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After the Woods
by Kim Savage
Farrar, Straus and Giroux
Would you risk your life to save your best friend?
Julia did. When a paroled predator attacked Liv in the woods, Julia fought back and got caught. Liv ran, leaving Julia in the woods for a terrifying 48 hours that she remembers only in flashbacks. One year later, Liv seems bent on self-destruction, starving herself, doing drugs, and hooking up with a violent new boyfriend. A dead girl turns up in those same woods, and Julia’s memories resurface alongside clues unearthed by an ambitious reporter that link the girl to Julia’s abductor. As the devastating truth becomes clear, Julia realizes that after the woods was just the beginning.
Kirkus calls After the Woods, "A riveting exploration of what it's like when the enemy is much closer than you suspect." (starred review, Nov. 1, 2015)
Author Question: What is your favorite thing about After the Woods?
I love that some early readers said it wasn’t what they were expecting, whether that was a mystery (it’s technically not), horror (it’s definitely not), or, I guess, predictable. I’m okay with being slightly disoriented inside a book, because those are the books I like to read.
I also love my minor characters deeply and, probably, excessively. Particularly Alice, for her unconditional love for Julia.
Sorry. That was three things.
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The Last Place on Earth
by Carol Snow
Henry Holt and Co.
Daisy's best friend is missing . . . and not for the reasons she thinks.
Henry Hawking is sixteen years old, brilliant, funny, and sly--and now he's missing. But no one seems worried except his best friend, Daisy Cruz, who knows that Henry's security-obsessed parents would never leave town without taking proper precautions. And Henry would never go away without saying good-bye.
Daisy considers all the obvious explanations for Henry's disappearance (federal witness protection program, alien abduction) before breaking into Henry's house. In his room, she finds a note that pleads, SAVE ME.
Desperate to find Henry, Daisy follows his trail deep into the California wilderness. What she finds there makes her wonder if she ever knew Henry at all . . . and if the world as she knows it will ever be the same.
Author Question: What is your favorite thing about The Last Place on Earth?
That is a tough one! I love my protagonist, Daisy Cruz, because she is artistic and quirky, yet well-grounded and sensible. Also, while I was writing the book, she made me laugh. (No seriously: I’d be writing in the first person, imagining events unfold through her perspective, and her reactions would make me burst out laughing. This is one of many reasons I don’t do a lot of writing in public.) But I think my very favorite thing about THE LAST PLACE ON EARTH is that the plot, much like life, has a lot of unexpected twists and turns. I get so frustrated when, after reading a book flap or sometimes even just one chapter, I pretty much know what to expect from the next three hundred pages. As an author, I’d rather keep readers guessing.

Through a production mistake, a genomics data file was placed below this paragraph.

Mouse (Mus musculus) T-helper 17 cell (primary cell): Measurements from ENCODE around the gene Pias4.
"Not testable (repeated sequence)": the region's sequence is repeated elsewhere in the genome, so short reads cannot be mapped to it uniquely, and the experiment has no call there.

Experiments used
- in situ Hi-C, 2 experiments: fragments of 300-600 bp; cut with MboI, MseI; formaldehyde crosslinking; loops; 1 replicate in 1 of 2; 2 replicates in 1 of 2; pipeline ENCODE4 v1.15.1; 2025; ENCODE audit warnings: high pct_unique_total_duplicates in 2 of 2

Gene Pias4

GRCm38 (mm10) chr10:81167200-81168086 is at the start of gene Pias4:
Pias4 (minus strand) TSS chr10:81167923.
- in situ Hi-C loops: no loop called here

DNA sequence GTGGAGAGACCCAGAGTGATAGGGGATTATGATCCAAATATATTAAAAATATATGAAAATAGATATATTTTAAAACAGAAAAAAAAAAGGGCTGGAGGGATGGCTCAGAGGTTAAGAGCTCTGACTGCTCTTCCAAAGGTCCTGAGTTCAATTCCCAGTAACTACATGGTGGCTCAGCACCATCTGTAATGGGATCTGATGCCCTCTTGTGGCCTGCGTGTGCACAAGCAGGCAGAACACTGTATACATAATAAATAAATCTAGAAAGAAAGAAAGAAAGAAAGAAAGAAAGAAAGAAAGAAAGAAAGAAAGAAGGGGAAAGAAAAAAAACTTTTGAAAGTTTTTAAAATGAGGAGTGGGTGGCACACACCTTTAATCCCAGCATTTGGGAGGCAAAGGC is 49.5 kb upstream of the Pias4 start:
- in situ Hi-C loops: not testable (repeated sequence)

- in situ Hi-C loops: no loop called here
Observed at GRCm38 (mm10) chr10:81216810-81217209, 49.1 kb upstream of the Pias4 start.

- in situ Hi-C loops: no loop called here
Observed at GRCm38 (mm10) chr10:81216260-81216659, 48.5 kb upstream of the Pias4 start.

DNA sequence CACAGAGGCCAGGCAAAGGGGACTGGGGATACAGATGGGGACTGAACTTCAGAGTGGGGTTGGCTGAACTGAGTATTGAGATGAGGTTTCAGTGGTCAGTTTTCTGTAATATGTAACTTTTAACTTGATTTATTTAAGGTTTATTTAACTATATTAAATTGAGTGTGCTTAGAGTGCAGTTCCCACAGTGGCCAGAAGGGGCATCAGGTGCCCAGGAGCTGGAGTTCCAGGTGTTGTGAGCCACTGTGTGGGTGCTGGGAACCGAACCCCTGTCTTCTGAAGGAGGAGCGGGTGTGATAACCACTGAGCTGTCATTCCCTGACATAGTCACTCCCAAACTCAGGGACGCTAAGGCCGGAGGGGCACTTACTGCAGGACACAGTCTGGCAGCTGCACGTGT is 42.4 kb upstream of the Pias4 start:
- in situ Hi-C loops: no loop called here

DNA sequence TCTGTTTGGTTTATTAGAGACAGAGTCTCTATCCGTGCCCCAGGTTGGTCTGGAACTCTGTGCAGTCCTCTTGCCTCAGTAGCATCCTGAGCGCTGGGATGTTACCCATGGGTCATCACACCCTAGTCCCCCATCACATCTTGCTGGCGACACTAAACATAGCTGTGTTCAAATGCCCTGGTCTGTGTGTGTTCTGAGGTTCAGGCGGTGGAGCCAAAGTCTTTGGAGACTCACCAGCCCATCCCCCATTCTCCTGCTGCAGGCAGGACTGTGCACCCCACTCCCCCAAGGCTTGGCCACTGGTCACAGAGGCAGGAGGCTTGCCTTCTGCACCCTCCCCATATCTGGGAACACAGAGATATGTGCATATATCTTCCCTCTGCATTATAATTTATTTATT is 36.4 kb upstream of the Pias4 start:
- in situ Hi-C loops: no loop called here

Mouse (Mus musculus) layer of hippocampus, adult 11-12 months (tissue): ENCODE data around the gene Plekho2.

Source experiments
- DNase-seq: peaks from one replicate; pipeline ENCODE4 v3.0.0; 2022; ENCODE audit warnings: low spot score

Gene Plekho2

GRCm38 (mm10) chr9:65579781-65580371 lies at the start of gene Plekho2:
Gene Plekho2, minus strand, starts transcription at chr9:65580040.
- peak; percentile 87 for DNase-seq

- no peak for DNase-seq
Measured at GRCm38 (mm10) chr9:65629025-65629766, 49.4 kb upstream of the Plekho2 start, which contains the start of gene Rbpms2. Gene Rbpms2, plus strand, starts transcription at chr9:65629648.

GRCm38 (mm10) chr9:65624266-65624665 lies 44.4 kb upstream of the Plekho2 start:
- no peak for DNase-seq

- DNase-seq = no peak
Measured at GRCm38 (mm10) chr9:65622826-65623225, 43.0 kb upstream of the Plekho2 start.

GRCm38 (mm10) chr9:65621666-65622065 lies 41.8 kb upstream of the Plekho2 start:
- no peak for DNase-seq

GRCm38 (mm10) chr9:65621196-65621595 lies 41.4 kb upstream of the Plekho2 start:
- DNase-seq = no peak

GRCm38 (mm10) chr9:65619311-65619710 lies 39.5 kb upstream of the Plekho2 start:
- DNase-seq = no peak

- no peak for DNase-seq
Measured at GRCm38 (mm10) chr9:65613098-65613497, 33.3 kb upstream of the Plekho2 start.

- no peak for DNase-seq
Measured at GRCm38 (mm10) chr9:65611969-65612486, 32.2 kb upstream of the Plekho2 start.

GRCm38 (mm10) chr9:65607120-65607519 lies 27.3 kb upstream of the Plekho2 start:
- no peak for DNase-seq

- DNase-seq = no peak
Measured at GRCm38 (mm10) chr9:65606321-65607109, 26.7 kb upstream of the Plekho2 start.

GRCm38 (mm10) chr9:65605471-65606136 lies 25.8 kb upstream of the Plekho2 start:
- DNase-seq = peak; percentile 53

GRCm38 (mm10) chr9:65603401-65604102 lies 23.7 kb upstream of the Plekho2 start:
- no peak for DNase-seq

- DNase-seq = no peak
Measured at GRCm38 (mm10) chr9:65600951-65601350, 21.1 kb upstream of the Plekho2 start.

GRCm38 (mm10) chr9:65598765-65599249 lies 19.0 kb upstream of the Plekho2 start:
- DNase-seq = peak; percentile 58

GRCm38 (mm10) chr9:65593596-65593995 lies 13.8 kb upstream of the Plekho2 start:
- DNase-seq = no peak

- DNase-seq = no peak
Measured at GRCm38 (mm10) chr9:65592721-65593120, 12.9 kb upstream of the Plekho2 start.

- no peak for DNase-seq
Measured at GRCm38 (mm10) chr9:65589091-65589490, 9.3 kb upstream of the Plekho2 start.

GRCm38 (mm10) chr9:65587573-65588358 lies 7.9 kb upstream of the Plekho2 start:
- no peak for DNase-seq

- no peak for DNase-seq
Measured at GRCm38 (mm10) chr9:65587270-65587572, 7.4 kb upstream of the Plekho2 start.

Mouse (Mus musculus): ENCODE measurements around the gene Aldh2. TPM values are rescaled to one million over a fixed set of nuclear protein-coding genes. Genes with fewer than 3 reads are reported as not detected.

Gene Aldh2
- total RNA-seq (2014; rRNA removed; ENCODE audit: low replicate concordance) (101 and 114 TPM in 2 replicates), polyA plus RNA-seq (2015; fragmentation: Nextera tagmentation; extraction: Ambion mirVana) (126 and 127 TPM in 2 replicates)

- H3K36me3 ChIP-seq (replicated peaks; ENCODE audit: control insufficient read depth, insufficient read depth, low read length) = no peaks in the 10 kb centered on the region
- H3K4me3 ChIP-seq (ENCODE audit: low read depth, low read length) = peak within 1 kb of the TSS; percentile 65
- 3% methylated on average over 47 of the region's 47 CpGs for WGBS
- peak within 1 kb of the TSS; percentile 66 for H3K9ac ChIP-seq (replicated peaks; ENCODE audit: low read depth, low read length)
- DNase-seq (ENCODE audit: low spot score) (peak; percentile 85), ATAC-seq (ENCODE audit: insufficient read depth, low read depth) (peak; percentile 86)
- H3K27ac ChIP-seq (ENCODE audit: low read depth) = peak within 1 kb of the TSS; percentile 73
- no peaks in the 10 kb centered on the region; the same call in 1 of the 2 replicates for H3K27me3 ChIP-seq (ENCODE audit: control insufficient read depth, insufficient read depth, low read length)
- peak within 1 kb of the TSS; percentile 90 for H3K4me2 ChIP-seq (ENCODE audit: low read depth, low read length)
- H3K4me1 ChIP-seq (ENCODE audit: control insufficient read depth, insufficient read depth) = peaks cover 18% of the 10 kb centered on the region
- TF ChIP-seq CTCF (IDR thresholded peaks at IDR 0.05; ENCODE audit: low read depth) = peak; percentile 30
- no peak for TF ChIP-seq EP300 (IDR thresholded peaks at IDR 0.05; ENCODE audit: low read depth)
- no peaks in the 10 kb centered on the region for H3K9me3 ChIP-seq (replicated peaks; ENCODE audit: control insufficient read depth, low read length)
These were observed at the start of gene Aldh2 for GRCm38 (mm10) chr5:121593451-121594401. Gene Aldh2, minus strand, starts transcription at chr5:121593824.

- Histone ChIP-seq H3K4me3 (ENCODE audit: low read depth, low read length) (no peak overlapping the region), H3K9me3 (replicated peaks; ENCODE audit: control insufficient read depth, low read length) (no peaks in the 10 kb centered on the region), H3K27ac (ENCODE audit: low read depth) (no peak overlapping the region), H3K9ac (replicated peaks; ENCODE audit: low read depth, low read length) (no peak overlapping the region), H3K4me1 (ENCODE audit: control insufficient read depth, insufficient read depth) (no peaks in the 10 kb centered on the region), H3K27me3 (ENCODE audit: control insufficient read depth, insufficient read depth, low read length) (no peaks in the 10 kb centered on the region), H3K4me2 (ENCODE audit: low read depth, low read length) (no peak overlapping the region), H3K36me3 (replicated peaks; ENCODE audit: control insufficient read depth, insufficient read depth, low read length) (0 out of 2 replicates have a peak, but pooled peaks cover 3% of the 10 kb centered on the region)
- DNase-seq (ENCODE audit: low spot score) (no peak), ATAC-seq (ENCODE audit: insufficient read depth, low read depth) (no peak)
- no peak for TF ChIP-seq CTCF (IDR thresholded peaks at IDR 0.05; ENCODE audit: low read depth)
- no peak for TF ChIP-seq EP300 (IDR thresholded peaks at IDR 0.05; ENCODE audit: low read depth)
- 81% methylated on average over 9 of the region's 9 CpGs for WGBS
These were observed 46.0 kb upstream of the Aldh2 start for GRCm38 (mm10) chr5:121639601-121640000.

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YA BOOK GIVEAWAYS LAST WEEK: WINNERSAscending the Boneyard by C.G. Watson - Danielle H.
Marked by Laura Williams McCaffrey - James R., Alicia G., Kelsey M.
Some of the Parts by Hannah Barnaby - Amanda M.
The Rule of Mirrors by Caragh M. O'Brien - Lara F.
MORE YOUNG ADULT FICTION IN STORES NEXT WEEK WITH AUTHOR INTERVIEWS
by Karen Bao
Viking Books for Young Readers
Phaet Theta fled the Moon and has been hiding on Earth with her friend Wes and his family. But Phaet’s past catches up with her when the Lunar Bases attack the community and reveal that Phaet is a fugitive. She’s torn between staying on Earth with Wes—whom she’s just discovered her feelings for—and stowing away on a Moon-bound ship to rescue her siblings from the wrath of the government who killed their mother. But when Phaet makes the agonizing decision to return to the Moon, she finds the rebel movement there has turned her into their “Girl Sage,” a symbol of their struggle. She’s the biggest celebrity on the Moon: half the people worship her, and the other half want her dead.